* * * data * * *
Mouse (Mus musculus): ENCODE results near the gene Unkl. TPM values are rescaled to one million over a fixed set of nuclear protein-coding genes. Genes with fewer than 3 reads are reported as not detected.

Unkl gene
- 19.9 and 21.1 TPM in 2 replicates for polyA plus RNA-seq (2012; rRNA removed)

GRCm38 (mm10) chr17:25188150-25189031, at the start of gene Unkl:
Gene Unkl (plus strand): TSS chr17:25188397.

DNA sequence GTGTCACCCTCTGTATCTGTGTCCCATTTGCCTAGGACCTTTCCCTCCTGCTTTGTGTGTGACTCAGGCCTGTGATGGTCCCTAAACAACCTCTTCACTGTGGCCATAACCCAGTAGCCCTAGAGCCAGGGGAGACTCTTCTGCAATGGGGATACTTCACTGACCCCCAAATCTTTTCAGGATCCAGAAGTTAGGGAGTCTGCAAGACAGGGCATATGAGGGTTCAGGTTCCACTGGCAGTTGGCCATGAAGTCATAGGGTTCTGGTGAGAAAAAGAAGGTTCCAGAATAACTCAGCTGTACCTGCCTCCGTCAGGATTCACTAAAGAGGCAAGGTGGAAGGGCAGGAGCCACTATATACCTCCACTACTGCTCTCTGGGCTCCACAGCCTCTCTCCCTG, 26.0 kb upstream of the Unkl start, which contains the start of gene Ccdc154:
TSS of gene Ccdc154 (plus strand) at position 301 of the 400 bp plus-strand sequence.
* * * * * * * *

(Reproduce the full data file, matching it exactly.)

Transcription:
Mouse (Mus musculus): ENCODE results near the gene Unkl. TPM values are rescaled to one million over a fixed set of nuclear protein-coding genes. Genes with fewer than 3 reads are reported as not detected.

Unkl gene
- 19.9 and 21.1 TPM in 2 replicates for polyA plus RNA-seq (2012; rRNA removed)

GRCm38 (mm10) chr17:25188150-25189031, at the start of gene Unkl:
Gene Unkl (plus strand): TSS chr17:25188397.

DNA sequence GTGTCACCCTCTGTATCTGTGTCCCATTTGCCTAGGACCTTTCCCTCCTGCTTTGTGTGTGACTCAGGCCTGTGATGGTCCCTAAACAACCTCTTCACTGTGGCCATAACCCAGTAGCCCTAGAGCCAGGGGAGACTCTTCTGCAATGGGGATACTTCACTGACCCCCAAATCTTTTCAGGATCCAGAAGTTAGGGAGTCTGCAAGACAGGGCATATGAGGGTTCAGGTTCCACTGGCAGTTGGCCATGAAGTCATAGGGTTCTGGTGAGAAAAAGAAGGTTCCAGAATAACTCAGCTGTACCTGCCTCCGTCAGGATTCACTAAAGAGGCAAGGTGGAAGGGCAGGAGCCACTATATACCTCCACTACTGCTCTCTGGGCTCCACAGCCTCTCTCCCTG, 26.0 kb upstream of the Unkl start, which contains the start of gene Ccdc154:
TSS of gene Ccdc154 (plus strand) at position 301 of the 400 bp plus-strand sequence.